• Cognitive flexibility.
  • Relationship satisfaction.

Along these same lines, research has indicated that mindfulness can also help to reduce rumination, stress, and emotional reactivity (i.e., when intense emotions are triggered by an external event).2 While there’s not always a direct correlation between mindfulness and substance misuse in the literature, the aforementioned benefits are likely to aid those in recovery.

Staying present and making sure you’re grounded in the moment may sound simple, but putting it into practice takes, well, practice. This is especially true when you’re in recovery from a mental health condition and/or substance use disorder whose symptoms innately pull you out of the current moment.

Tips for Staying Present in Recovery

There are various ways that someone can practice mindfulness in their daily life— whether from the comfort of their own home or through the guidance of a professional. Here are a handful of options.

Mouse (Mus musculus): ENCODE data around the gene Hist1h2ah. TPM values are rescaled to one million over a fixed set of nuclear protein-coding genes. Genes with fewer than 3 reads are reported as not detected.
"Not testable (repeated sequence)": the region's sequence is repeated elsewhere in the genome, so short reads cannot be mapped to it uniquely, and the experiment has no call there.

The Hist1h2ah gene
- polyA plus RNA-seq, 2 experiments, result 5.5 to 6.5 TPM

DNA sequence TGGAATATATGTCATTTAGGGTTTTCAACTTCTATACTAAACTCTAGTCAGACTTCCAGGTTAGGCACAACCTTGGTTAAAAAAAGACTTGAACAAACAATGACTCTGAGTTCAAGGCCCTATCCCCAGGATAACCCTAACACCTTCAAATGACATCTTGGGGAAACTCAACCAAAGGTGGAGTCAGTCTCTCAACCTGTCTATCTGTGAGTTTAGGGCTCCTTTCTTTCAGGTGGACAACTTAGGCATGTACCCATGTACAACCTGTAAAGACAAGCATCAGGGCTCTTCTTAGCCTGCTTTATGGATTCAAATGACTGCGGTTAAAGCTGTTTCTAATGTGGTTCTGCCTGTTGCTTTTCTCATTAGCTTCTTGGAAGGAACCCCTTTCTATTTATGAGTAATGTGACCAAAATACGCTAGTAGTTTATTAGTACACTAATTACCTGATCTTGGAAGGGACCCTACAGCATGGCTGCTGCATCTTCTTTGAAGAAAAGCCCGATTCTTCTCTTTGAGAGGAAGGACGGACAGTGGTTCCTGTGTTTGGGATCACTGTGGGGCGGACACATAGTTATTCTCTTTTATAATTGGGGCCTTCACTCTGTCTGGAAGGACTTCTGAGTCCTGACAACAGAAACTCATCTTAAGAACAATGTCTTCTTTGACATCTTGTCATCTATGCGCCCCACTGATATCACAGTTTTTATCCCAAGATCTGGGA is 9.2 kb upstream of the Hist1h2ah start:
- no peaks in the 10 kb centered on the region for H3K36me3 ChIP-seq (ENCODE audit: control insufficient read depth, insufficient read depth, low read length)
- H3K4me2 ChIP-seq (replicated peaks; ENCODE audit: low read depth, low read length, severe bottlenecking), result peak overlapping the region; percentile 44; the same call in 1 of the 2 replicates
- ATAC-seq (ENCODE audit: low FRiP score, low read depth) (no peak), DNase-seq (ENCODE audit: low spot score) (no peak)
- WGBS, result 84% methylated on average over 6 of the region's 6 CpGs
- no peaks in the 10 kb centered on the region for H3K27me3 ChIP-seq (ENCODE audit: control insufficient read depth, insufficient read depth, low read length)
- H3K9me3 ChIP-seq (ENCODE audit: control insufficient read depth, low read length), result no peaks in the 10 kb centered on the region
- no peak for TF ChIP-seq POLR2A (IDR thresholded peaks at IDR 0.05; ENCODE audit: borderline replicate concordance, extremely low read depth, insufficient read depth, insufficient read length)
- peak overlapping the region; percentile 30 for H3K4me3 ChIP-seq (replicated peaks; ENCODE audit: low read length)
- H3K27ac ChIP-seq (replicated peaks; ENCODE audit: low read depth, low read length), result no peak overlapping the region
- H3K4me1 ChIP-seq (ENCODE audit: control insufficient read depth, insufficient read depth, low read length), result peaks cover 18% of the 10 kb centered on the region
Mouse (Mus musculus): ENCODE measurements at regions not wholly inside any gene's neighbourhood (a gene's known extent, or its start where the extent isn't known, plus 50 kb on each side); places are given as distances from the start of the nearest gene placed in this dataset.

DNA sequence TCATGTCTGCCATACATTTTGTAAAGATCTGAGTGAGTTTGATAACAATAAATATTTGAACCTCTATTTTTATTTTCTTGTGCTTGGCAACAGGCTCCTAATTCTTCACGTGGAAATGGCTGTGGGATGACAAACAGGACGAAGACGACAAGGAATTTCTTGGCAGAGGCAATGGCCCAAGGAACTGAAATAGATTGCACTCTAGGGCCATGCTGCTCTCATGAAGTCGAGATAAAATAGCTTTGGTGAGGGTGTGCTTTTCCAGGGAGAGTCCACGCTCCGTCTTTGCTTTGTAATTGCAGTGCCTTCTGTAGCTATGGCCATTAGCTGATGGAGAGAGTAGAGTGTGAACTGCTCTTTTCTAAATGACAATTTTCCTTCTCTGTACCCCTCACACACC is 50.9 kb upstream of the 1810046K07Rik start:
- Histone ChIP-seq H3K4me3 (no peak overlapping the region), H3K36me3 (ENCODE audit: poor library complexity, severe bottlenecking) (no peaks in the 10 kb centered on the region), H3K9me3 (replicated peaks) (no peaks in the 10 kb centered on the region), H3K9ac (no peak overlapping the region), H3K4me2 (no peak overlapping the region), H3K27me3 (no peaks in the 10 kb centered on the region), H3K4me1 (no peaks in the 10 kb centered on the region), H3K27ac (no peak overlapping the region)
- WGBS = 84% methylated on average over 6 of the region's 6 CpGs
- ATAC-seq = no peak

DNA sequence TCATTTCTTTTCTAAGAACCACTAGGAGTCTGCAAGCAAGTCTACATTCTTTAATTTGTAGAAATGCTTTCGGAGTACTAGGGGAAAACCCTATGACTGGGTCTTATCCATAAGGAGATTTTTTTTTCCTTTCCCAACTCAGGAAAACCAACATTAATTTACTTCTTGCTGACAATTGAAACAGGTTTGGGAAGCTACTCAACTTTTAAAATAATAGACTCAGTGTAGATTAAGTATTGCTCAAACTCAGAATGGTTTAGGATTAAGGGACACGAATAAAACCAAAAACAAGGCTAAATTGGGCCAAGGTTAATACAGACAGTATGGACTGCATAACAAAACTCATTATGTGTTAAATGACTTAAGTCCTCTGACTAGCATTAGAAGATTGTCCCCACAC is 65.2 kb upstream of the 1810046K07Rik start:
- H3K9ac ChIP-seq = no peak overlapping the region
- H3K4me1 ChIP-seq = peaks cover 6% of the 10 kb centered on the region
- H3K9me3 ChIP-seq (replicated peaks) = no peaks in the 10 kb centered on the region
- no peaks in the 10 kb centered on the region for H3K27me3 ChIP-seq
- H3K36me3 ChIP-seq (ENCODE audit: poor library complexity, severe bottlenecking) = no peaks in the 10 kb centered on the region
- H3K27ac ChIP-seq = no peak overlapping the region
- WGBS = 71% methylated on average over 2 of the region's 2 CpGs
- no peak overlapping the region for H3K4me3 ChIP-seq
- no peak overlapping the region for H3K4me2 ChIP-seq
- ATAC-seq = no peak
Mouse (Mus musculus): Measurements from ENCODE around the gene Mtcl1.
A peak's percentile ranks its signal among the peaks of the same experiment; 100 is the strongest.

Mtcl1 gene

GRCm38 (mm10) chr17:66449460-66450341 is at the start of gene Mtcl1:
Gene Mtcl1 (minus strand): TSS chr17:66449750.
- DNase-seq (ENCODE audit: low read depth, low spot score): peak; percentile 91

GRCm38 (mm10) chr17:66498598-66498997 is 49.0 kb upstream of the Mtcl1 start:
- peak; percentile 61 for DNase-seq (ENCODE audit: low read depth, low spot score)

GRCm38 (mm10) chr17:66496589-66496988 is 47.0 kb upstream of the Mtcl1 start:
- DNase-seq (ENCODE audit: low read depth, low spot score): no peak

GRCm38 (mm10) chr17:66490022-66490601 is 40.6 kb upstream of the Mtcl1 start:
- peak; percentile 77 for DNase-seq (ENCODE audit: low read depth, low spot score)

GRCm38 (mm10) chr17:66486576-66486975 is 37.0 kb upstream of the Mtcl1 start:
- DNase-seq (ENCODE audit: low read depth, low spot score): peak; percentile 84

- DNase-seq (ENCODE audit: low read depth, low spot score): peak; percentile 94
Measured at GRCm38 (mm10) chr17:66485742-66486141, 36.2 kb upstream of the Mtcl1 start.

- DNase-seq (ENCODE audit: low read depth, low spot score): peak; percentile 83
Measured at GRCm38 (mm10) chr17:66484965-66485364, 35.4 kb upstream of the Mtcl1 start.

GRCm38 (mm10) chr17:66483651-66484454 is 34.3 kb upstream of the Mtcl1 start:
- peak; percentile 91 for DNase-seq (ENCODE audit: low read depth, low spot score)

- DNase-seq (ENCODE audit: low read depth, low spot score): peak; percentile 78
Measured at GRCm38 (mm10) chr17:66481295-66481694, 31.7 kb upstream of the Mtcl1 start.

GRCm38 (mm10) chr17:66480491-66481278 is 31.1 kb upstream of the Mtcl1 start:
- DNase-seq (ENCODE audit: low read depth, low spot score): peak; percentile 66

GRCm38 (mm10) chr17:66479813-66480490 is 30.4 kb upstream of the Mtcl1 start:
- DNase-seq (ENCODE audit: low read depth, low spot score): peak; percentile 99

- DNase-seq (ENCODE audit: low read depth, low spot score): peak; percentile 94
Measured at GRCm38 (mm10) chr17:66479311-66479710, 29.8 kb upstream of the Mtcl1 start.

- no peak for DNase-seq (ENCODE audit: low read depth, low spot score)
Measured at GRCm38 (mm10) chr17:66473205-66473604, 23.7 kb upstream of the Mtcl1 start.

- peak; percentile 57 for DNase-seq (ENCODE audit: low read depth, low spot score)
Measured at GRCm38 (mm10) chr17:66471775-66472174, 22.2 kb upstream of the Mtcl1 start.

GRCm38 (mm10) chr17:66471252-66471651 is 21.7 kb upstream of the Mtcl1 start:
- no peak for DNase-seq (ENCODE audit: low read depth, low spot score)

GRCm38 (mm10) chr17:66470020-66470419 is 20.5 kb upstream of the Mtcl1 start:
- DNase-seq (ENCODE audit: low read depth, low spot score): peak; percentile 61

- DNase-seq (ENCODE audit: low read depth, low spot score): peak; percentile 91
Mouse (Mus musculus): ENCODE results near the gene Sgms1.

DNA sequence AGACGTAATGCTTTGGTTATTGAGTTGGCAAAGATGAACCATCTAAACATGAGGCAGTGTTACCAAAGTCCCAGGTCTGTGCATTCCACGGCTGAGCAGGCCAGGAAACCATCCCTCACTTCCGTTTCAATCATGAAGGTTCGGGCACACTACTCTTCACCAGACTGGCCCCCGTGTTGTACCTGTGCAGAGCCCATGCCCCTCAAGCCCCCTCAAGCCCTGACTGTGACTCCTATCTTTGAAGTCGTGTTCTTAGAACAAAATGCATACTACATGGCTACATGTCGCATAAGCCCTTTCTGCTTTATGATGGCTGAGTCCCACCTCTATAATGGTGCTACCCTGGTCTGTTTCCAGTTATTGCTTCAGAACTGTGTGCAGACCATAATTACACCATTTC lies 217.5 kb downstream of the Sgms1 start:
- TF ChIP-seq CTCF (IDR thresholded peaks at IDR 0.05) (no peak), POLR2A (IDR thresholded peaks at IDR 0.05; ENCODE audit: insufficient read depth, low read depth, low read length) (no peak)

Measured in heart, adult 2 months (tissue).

Mediation is a broad term that lends itself to hundreds, if not thousands, of meanings. Meditation comes in myriad forms, including everything from grounding, walking, and breathing meditations to visualizations and even yoga. Many of these practices focus on grounding yourself in the moment and letting go of thoughts about the past or future.

During meditation, one might practice sustaining their attention on their current experience and gently guiding the mind back toward their present experience if it wanders. Although many people think of yoga as purely physical exercise, many types of yoga actually place more emphasis on the mind than the body.

If you’re new to meditation, you can learn about it through various recovery and treatment programs that integrate meditation into their offerings, and/or they may be able to direct you to various meditation programs or centers near you. However, beyond treatment environments, myriad meditation apps as well as free online videos are also available. Of course, once you get the hang of it, you can meditate on your own in a variety of manners and locations.